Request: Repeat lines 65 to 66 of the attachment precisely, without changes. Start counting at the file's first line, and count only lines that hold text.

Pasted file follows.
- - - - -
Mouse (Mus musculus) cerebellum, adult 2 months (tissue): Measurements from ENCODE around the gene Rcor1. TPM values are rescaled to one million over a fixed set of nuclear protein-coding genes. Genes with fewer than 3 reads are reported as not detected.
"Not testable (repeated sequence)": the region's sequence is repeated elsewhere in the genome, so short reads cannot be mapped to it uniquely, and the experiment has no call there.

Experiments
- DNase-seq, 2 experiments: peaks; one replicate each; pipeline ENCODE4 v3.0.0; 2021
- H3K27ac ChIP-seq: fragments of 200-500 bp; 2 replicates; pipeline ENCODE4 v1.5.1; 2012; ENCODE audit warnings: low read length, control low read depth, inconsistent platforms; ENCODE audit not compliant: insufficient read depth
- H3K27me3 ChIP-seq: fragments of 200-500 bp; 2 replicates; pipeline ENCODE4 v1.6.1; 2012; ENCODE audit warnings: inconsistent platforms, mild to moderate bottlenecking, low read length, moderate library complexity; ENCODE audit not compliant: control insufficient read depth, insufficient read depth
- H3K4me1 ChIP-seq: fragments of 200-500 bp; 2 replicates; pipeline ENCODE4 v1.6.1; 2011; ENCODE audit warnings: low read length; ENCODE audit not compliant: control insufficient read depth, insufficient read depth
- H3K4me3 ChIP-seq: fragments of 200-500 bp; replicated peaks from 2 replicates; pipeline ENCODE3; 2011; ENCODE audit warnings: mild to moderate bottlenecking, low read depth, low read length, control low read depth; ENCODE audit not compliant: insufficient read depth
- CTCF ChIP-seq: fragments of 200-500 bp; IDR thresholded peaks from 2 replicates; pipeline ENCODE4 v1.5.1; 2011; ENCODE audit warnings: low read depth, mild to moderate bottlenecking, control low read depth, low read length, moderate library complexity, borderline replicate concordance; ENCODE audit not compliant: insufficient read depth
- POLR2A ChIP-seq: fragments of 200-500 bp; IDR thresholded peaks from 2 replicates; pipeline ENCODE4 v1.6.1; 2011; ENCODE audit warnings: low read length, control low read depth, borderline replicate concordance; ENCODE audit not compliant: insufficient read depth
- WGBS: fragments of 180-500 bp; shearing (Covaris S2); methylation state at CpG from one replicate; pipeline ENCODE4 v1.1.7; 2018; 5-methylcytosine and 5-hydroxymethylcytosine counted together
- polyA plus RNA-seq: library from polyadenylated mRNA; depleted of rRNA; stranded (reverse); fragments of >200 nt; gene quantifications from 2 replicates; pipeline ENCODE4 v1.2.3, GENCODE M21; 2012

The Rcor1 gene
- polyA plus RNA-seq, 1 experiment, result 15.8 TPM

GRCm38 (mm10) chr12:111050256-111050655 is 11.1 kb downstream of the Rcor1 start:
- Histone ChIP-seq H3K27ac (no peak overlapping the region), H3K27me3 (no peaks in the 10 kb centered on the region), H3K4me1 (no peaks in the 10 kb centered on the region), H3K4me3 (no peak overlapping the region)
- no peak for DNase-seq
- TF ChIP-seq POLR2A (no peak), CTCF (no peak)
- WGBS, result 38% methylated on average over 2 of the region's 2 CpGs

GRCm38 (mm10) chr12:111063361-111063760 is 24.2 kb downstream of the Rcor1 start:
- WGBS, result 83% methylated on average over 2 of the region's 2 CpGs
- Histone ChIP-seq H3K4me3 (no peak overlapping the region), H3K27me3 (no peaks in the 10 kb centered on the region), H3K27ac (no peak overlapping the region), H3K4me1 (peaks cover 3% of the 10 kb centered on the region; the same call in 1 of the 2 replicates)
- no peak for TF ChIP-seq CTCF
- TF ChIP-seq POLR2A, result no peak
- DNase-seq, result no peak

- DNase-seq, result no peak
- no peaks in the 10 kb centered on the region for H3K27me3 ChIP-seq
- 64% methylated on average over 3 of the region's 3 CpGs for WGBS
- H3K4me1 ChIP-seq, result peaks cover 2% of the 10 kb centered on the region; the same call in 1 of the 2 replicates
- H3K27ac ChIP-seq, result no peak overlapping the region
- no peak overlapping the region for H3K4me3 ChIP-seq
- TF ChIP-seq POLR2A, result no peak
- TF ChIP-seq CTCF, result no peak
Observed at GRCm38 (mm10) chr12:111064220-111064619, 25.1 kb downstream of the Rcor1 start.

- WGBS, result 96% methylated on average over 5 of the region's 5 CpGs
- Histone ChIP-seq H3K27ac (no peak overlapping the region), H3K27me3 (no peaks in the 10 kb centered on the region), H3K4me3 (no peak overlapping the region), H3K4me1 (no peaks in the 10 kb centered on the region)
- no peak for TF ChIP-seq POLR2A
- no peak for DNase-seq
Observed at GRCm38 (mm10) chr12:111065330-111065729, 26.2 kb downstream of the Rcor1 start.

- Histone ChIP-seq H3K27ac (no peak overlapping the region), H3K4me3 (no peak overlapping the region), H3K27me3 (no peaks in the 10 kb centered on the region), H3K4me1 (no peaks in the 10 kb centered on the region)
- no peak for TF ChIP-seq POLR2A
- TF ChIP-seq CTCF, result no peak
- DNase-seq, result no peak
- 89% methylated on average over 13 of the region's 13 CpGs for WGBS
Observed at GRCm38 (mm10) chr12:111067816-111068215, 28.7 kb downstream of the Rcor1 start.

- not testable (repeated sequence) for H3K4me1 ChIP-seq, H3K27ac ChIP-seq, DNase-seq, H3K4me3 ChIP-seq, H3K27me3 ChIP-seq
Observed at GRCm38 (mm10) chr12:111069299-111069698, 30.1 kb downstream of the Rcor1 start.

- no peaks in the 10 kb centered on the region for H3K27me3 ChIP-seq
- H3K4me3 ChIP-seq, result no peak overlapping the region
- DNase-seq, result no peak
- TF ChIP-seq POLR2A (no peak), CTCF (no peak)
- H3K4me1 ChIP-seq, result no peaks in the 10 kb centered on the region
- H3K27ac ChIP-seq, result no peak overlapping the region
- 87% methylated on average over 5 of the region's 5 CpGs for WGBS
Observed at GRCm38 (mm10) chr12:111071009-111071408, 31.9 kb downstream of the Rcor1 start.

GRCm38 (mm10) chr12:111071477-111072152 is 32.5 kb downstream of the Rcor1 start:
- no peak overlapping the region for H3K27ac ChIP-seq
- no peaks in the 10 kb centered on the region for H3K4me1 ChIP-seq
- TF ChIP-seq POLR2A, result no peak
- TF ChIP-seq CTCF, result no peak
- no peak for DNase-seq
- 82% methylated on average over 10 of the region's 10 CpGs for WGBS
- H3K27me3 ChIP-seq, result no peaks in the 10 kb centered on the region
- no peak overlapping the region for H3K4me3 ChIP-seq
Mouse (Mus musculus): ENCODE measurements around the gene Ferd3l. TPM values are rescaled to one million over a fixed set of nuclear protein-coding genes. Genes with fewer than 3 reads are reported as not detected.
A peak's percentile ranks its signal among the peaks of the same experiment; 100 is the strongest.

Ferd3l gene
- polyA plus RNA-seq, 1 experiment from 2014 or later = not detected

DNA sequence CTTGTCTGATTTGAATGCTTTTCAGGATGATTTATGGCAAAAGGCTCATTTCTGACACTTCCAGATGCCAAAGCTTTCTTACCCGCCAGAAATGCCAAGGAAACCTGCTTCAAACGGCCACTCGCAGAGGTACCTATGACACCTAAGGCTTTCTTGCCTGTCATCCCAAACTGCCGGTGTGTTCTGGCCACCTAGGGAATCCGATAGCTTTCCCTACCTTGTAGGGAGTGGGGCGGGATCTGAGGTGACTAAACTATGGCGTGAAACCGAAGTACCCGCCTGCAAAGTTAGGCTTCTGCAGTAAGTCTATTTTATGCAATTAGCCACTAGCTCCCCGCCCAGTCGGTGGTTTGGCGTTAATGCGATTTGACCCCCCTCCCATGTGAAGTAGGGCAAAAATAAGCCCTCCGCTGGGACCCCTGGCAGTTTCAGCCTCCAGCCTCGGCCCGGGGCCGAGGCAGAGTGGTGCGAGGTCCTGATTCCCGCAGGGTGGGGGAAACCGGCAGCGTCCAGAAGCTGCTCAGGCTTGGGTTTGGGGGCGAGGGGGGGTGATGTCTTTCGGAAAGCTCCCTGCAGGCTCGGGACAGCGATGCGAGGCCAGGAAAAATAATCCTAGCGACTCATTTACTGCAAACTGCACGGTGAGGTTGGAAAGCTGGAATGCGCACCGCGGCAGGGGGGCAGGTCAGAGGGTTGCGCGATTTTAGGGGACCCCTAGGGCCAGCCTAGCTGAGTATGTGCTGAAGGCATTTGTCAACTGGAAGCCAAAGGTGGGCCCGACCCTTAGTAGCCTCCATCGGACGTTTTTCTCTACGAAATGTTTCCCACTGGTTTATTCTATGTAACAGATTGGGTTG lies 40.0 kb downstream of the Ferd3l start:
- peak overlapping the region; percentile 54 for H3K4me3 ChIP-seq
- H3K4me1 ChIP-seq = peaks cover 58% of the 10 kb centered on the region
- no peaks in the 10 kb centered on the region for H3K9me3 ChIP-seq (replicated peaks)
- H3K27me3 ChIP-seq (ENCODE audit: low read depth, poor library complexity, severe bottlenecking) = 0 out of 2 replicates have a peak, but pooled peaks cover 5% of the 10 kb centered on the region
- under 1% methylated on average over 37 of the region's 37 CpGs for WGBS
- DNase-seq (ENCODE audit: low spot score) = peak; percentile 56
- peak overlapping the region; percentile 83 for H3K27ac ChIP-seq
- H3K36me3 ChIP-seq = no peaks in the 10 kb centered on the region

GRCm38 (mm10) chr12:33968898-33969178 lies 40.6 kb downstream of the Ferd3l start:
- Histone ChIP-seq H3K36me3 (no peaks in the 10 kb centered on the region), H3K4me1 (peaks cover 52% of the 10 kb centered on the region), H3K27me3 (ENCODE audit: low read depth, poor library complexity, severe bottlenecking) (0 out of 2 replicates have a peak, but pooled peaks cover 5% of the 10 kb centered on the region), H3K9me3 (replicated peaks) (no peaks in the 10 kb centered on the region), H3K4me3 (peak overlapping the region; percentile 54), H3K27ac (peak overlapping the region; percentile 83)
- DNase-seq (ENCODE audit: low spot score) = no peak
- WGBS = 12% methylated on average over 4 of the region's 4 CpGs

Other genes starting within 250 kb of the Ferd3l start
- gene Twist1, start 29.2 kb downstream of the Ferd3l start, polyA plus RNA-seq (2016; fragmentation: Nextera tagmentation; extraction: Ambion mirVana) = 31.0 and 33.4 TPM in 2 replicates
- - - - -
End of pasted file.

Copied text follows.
Mouse (Mus musculus): ENCODE measurements around the gene Ferd3l. TPM values are rescaled to one million over a fixed set of nuclear protein-coding genes. Genes with fewer than 3 reads are reported as not detected.
A peak's percentile ranks its signal among the peaks of the same experiment; 100 is the strongest.